Head of the group MHDE :
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HEDM Chair : Thomas Blenski
Our research is focused on the electronic properties of warm dense plasmas and involves theoretical and experimental studies on the emission and absorption of X and XUV radiation in such plasmas. We also develop new models of atoms in plasma and methods to calculate their equation of state (EOS).
The field is of both fundamental and applied character. Among fundamental problems is the physics of strongly coupled Coulomb systems . These problems are related to the description of atoms and of radiative phenomena in exotic states of mater. The physical conditions of matter that we investigate are common in inertial fusion facilities and in astrophysics, e.g., in stellar atmospheres (or in some nebulae).
Thus our work has important applications in the energy domain, especially in inertial fusion sciences — and it marginally applies to magnetic confinement fusion domain too. In the inertial fusion radiative phenomena often determine the energy transfer in fusion plasma. Both radiative opacities and EOS of dense plasmas are needed in order to model the inertial-confined-fusion scenarios.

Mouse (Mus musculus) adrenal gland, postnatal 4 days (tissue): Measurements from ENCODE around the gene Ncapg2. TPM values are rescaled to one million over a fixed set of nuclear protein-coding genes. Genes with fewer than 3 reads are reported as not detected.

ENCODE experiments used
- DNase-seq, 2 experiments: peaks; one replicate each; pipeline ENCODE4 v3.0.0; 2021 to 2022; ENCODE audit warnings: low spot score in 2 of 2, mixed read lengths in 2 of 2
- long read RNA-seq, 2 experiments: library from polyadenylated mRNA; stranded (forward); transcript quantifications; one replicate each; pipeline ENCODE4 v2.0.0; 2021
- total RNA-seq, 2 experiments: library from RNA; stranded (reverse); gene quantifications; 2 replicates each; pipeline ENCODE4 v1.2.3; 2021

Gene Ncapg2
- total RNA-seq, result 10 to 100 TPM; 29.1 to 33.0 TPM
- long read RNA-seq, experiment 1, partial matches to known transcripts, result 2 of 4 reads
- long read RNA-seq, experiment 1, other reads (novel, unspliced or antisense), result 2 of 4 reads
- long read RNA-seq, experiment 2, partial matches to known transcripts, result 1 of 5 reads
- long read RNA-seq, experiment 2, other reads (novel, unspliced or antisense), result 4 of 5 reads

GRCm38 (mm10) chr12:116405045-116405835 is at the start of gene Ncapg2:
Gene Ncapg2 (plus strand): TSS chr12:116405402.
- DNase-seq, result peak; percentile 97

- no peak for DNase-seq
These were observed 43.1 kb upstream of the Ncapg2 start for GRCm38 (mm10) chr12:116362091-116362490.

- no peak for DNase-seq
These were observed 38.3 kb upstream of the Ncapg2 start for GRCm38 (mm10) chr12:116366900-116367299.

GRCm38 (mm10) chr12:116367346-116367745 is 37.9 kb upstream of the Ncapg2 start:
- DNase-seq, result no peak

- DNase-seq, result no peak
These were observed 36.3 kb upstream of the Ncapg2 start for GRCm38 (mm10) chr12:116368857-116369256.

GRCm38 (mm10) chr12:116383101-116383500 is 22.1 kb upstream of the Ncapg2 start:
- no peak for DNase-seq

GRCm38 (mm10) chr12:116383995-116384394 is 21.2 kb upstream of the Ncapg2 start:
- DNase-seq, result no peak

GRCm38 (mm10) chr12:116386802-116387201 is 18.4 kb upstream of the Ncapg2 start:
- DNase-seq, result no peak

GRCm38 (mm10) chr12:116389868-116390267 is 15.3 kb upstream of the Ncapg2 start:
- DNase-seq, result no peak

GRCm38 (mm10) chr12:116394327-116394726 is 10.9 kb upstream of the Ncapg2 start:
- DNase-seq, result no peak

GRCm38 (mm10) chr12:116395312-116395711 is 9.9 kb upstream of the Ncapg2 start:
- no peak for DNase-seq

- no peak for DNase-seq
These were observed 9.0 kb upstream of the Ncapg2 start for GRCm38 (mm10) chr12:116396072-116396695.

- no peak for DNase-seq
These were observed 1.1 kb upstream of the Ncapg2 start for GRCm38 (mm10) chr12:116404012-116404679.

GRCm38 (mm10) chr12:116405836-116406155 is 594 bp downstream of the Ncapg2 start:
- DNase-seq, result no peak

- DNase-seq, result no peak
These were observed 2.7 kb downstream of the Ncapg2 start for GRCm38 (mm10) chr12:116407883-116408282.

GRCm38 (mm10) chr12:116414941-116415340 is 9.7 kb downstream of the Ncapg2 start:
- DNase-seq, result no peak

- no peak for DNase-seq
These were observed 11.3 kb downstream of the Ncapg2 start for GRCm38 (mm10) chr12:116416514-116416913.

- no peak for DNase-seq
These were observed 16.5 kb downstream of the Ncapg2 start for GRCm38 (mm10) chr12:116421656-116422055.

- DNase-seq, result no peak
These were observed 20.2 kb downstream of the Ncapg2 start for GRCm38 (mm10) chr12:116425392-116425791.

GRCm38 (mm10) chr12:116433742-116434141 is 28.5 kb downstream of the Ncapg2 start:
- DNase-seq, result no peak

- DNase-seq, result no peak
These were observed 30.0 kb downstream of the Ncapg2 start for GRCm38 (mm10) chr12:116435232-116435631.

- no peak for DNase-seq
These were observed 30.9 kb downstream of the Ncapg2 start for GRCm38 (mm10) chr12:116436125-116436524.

In astrophysics the radiative transfer phenomena that we are studying define for instance the transition between the convective and the radiative transfer zone in stars, or the pulsation period of beta-cepheids stars.
Moreover, the plasmas we are studying provide interesting possibilities as light sources: X-ray laser, extreme-UV radiation (XUV), e.g., for nanolithography.
In order to validate the theoretical models, we perform measurement campaigns on large laser facilities, such as the series of opacity measurements performed at the LULI 2000 facility at Ecole Polytechnique.
The last experiments consisted in analyzing the X and XUV absorption of thin metallic targets heated and transformed into plasmas using an indirect drive scheme. Several diagnostics allow us to characterize the target conditions.
Another domain of activity, in the laboratory astrophysics domain, deals with the study of accretion shocks in forming stars.
Theoretical work involves sophisticated models taking into account the special thermodynamic conditions found in hot dense matter — high temperature and/or density, thermodynamic equilibrium or out-of-equilibrium physics — and the complexity of the ionic microscopic structure. The large number of charge states and of the relevant electronic configurations may require the use of a statistical description. However one must again resort to detailed atomic structure models when the line positions or the level populations must be accurately characterized.
Last update : 09/29 2015 (720)